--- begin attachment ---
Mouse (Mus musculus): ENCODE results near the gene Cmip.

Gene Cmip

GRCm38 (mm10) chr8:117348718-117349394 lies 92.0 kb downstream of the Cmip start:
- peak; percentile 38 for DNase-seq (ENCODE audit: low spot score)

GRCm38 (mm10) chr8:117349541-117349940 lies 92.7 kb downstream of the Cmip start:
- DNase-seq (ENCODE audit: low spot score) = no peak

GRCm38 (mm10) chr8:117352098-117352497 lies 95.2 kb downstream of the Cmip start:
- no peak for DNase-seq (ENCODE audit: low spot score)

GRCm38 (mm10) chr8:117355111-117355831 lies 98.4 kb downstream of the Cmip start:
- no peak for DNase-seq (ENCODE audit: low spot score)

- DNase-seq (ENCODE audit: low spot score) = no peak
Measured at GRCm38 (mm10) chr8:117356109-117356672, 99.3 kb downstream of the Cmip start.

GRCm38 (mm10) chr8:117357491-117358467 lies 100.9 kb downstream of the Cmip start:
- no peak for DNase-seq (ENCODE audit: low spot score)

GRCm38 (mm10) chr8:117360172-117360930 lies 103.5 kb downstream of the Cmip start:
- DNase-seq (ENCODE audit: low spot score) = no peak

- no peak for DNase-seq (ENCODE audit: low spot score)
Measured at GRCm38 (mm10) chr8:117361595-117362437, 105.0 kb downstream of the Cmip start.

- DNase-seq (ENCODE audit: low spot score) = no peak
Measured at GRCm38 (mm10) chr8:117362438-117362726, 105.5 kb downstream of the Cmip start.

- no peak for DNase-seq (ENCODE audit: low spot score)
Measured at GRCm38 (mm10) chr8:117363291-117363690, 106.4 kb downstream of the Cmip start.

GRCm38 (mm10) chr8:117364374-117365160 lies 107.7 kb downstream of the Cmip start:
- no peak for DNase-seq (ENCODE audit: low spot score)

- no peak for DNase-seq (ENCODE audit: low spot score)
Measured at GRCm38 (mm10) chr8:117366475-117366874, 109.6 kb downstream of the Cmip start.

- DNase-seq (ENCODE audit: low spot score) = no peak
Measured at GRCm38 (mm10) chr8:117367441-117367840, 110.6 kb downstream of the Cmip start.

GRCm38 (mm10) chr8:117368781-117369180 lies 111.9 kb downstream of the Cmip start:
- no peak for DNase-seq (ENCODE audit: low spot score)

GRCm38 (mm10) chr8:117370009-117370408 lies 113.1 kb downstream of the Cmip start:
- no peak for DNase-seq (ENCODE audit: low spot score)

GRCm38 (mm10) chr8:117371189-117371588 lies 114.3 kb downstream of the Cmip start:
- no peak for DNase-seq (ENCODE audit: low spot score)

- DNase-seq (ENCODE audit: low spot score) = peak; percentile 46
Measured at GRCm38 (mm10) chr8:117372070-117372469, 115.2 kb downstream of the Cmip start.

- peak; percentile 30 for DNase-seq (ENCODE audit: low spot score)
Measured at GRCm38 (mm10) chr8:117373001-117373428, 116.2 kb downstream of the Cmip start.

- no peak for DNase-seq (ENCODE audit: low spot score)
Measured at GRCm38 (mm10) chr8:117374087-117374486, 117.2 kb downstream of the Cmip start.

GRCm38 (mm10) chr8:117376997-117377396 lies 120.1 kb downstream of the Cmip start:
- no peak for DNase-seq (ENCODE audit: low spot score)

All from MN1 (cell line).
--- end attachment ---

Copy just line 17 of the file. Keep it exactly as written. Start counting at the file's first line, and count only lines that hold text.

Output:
- no peak for DNase-seq (ENCODE audit: low spot score)